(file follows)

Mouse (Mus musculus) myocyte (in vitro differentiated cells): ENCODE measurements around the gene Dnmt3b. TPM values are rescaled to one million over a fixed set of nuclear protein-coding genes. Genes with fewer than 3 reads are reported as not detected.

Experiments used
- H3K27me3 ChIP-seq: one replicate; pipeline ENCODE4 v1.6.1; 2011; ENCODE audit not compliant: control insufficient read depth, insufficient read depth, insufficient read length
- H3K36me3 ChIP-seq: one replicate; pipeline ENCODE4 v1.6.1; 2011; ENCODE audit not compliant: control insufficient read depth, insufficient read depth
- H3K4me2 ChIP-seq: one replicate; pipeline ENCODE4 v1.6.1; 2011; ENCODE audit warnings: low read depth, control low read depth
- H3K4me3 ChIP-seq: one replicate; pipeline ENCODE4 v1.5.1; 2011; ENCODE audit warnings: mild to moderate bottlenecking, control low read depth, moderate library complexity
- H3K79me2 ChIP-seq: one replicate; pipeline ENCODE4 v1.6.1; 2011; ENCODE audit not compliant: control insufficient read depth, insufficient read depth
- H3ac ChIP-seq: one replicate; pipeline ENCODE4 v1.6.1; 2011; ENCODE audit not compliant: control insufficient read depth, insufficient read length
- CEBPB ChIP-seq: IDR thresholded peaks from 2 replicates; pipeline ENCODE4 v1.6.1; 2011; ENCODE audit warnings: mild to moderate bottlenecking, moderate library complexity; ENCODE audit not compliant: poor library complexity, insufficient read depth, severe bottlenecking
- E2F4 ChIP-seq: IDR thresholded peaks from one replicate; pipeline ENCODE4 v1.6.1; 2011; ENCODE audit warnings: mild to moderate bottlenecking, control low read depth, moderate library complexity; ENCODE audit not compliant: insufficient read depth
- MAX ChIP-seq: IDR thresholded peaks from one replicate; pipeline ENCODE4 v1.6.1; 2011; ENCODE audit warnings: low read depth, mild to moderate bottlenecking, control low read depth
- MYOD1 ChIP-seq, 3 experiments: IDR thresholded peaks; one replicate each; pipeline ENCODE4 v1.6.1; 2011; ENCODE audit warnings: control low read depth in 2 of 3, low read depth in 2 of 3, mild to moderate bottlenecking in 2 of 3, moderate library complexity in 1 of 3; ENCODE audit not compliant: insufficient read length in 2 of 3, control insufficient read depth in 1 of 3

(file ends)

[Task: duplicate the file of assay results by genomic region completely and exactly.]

Mouse (Mus musculus) myocyte (in vitro differentiated cells): ENCODE measurements around the gene Dnmt3b. TPM values are rescaled to one million over a fixed set of nuclear protein-coding genes. Genes with fewer than 3 reads are reported as not detected.

Experiments used
- H3K27me3 ChIP-seq: one replicate; pipeline ENCODE4 v1.6.1; 2011; ENCODE audit not compliant: control insufficient read depth, insufficient read depth, insufficient read length
- H3K36me3 ChIP-seq: one replicate; pipeline ENCODE4 v1.6.1; 2011; ENCODE audit not compliant: control insufficient read depth, insufficient read depth
- H3K4me2 ChIP-seq: one replicate; pipeline ENCODE4 v1.6.1; 2011; ENCODE audit warnings: low read depth, control low read depth
- H3K4me3 ChIP-seq: one replicate; pipeline ENCODE4 v1.5.1; 2011; ENCODE audit warnings: mild to moderate bottlenecking, control low read depth, moderate library complexity
- H3K79me2 ChIP-seq: one replicate; pipeline ENCODE4 v1.6.1; 2011; ENCODE audit not compliant: control insufficient read depth, insufficient read depth
- H3ac ChIP-seq: one replicate; pipeline ENCODE4 v1.6.1; 2011; ENCODE audit not compliant: control insufficient read depth, insufficient read length
- CEBPB ChIP-seq: IDR thresholded peaks from 2 replicates; pipeline ENCODE4 v1.6.1; 2011; ENCODE audit warnings: mild to moderate bottlenecking, moderate library complexity; ENCODE audit not compliant: poor library complexity, insufficient read depth, severe bottlenecking
- E2F4 ChIP-seq: IDR thresholded peaks from one replicate; pipeline ENCODE4 v1.6.1; 2011; ENCODE audit warnings: mild to moderate bottlenecking, control low read depth, moderate library complexity; ENCODE audit not compliant: insufficient read depth
- MAX ChIP-seq: IDR thresholded peaks from one replicate; pipeline ENCODE4 v1.6.1; 2011; ENCODE audit warnings: low read depth, mild to moderate bottlenecking, control low read depth
- MYOD1 ChIP-seq, 3 experiments: IDR thresholded peaks; one replicate each; pipeline ENCODE4 v1.6.1; 2011; ENCODE audit warnings: control low read depth in 2 of 3, low read depth in 2 of 3, mild to moderate bottlenecking in 2 of 3, moderate library complexity in 1 of 3; ENCODE audit not compliant: insufficient read length in 2 of 3, control insufficient read depth in 1 of 3